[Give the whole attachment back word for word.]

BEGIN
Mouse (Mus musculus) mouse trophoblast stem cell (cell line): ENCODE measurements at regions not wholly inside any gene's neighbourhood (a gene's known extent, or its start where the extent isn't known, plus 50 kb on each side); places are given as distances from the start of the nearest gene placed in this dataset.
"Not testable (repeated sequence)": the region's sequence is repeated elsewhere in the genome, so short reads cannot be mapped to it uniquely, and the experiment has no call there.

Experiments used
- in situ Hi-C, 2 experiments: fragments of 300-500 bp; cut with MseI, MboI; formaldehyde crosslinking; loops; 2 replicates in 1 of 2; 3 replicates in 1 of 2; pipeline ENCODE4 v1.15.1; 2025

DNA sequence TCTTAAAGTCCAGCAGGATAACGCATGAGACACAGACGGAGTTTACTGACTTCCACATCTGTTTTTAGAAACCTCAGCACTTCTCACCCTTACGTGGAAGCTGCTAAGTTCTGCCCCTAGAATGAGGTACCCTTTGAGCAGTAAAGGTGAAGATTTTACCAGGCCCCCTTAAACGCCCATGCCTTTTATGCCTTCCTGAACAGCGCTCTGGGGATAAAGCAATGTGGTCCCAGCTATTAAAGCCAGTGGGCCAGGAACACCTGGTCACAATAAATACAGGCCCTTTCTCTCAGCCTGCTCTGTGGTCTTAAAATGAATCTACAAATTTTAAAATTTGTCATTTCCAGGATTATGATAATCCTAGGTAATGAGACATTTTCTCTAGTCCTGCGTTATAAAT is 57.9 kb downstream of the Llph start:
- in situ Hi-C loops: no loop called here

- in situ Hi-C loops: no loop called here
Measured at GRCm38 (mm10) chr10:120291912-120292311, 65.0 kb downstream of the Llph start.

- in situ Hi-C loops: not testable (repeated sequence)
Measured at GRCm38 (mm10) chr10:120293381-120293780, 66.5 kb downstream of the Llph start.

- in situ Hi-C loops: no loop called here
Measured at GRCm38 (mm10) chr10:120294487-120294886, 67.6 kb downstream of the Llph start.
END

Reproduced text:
Mouse (Mus musculus) mouse trophoblast stem cell (cell line): ENCODE measurements at regions not wholly inside any gene's neighbourhood (a gene's known extent, or its start where the extent isn't known, plus 50 kb on each side); places are given as distances from the start of the nearest gene placed in this dataset.
"Not testable (repeated sequence)": the region's sequence is repeated elsewhere in the genome, so short reads cannot be mapped to it uniquely, and the experiment has no call there.

Experiments used
- in situ Hi-C, 2 experiments: fragments of 300-500 bp; cut with MseI, MboI; formaldehyde crosslinking; loops; 2 replicates in 1 of 2; 3 replicates in 1 of 2; pipeline ENCODE4 v1.15.1; 2025

DNA sequence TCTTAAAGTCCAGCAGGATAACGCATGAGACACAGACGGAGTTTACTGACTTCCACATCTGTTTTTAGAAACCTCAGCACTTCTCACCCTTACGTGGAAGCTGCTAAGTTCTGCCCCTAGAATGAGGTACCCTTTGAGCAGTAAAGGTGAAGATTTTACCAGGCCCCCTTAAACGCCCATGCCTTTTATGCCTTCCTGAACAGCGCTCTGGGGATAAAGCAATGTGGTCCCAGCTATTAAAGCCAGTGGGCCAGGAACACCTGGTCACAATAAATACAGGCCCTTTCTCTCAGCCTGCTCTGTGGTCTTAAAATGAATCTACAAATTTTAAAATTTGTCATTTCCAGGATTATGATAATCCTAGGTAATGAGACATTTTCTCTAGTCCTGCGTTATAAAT is 57.9 kb downstream of the Llph start:
- in situ Hi-C loops: no loop called here

- in situ Hi-C loops: no loop called here
Measured at GRCm38 (mm10) chr10:120291912-120292311, 65.0 kb downstream of the Llph start.

- in situ Hi-C loops: not testable (repeated sequence)
Measured at GRCm38 (mm10) chr10:120293381-120293780, 66.5 kb downstream of the Llph start.

- in situ Hi-C loops: no loop called here
Measured at GRCm38 (mm10) chr10:120294487-120294886, 67.6 kb downstream of the Llph start.